With the exception of the Birmingham News, what may be the largest bank breach involving insider theft of data seems to have flown under the mainstream media radar. ...
In light of the details now available, the breach appears to be the largest bank breach involving insider theft of data in terms of number of customers whose data were stolen. The largest incident to date for insider theft from a financial institution involved the theft of data on 8.5 million customers from Fidelity National Information Services by a subsidiary's employee.
It is not clear at the time of this writing whether Compass Bank ever notified the more than 1 million customers that their data had been stolen or how it handled disclosure and notification. A request for additional information from Compass Bank was not immediately answered.
I would guess that the Feds agreed to keep it quiet. And gave the institution a get-out-of-jail card for the disclosure requirement. It would be curious to see the logic, and I'd be skeptical. On the one side, the damage is done, and the potential for a sting or new information would not really be good enough to compensate for a million victims.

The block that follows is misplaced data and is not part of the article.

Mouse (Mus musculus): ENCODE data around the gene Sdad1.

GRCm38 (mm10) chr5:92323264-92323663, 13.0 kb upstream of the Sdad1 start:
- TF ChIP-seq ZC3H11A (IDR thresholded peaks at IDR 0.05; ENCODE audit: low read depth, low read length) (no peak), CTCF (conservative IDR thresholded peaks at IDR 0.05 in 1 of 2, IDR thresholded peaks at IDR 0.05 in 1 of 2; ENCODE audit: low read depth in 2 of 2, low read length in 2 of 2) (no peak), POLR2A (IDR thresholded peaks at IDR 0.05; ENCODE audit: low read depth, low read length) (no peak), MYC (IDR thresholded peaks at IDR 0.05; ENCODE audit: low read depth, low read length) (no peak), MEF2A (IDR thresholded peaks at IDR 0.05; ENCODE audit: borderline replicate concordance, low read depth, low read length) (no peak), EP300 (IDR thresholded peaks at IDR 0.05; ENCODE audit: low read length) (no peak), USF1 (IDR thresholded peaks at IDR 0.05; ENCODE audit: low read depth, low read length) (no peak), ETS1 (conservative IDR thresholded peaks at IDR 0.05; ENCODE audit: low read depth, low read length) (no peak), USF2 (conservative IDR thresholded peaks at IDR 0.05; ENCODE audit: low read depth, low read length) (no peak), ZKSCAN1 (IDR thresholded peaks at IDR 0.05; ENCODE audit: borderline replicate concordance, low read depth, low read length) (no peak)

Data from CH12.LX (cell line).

On the other side, maybe they were also able to satisfy themselves that no more damage would be done? It still doesn't cut the mustard, because once identity victims get hit, they need the hard information to clear their credit records.
But, in the light of yesterday's post, let's see this as an exception to the current US flavour of breach disclosure, and see if it sheds any light on costs of non-disclosure.Posted by iang at March 25, 2008 08:11 AM | TrackBack